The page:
Senior leaders love metrics, so if you can benchmark on the front end how many people are out and what that equates to in lost time/productivity, you can easily begin to evaluate what having an RTW program brings to the organization. Make your RTW coordinator responsible for tracking this information and share it with not only senior leadership but also managers and even team members. This will help reinforce the importance of the program to everyone.
SOURCE: Ledford, M. (2 October 2018) "8 keys to developing a successful return to work program" (Web Blog Post). Retrieved from https://www.benefitnews.com/list/8-keys-to-developing-a-successful-return-to-work-program

Severance plans: How savvy employers can stay ERISA compliant

How can employers’ severance plans stay ERISA compliant? There are significant advantages associated with ERISA severance plans. Continue reading to learn more.


An employer’s promise to provide severance benefits may be written or oral, formal or informal, and individual or group. Determining whether an ERISA plan already exists, or whether an employer wants its severance arrangement to be subject to ERISA, is an important consideration in determining an employer’s obligation and liabilities associated with a severance arrangement.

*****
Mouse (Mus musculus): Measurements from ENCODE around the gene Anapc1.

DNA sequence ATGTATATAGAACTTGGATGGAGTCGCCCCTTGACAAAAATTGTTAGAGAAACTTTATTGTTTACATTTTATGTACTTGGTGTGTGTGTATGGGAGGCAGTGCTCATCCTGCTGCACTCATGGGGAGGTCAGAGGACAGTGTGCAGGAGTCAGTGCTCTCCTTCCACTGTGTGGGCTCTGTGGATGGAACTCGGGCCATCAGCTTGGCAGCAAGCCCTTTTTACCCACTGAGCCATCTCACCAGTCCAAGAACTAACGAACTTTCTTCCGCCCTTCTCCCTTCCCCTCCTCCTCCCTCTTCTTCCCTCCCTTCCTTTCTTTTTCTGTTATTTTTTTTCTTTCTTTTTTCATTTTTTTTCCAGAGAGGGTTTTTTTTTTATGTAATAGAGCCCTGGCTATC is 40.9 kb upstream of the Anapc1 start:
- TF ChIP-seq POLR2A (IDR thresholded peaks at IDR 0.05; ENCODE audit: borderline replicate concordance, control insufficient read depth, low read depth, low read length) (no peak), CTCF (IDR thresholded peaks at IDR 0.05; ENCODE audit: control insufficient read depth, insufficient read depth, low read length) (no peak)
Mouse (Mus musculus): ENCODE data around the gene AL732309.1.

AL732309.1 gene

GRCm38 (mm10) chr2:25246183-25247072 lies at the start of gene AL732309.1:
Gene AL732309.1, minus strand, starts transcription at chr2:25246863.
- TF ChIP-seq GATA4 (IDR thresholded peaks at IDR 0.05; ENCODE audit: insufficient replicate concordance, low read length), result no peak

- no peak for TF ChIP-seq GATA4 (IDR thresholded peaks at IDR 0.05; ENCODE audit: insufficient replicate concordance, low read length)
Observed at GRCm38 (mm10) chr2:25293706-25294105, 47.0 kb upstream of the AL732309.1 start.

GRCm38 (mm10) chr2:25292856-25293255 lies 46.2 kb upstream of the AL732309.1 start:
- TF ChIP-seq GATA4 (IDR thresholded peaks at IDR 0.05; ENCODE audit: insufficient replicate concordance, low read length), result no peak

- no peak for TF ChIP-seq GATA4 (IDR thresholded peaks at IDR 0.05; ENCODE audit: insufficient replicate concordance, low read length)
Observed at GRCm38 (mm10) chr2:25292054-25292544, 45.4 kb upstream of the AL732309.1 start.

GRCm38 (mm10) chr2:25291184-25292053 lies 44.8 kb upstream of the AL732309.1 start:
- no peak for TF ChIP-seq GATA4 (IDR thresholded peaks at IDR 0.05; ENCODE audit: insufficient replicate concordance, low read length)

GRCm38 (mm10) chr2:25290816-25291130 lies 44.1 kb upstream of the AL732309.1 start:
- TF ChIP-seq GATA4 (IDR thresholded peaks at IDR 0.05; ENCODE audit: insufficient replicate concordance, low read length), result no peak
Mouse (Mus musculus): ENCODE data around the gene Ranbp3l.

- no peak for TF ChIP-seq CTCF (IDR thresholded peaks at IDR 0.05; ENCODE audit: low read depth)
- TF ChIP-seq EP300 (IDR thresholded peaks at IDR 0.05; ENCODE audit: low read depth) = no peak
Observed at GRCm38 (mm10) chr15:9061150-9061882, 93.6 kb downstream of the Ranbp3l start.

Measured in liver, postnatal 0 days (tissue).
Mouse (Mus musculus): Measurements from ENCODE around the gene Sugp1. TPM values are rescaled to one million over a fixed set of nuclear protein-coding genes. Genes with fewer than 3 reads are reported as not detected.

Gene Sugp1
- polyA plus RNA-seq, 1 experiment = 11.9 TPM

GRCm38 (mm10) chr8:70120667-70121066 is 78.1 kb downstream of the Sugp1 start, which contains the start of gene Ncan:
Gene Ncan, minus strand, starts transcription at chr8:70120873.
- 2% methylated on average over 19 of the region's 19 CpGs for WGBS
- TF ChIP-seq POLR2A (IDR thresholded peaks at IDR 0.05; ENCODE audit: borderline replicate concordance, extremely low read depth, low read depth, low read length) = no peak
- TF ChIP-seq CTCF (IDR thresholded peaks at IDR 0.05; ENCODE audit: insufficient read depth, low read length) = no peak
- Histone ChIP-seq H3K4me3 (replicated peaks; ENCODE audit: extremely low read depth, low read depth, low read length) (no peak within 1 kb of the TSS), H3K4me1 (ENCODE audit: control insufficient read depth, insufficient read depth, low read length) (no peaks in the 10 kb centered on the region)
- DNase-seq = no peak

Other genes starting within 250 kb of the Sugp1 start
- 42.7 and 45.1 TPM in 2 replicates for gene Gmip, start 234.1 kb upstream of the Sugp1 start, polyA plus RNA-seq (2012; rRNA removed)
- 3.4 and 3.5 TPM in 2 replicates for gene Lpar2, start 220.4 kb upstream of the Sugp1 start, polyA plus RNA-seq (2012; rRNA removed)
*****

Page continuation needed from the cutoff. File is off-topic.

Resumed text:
There are significant advantages associated with a severance arrangement that is an ERISA plan as discussed in detail below. An employer, however, cannot unilaterally decide that the severance arrangement is an ERISA plan. Instead, an employer, when designing and administering a severance arrangement, can take definitive steps to ensure that the arrangement is treated as an ERISA plan.

Employers may assume that the first step to ensure the existence of an ERISA plan is to have a written plan document, which is required by ERISA. Surprisingly, this is not necessarily determinative as to whether an ERISA plan exists. Courts have held that ERISA plans can exist without a written plan document and vice versa.

Case law has provided the broad outlines of the nature of an ERISA-governed severance plan. An essential characteristic of ERISA severance plans is that, by their nature, they necessitate “an ongoing administrative scheme.” Courts have looked at the following indicators when determining what constitutes an ongoing administrative scheme: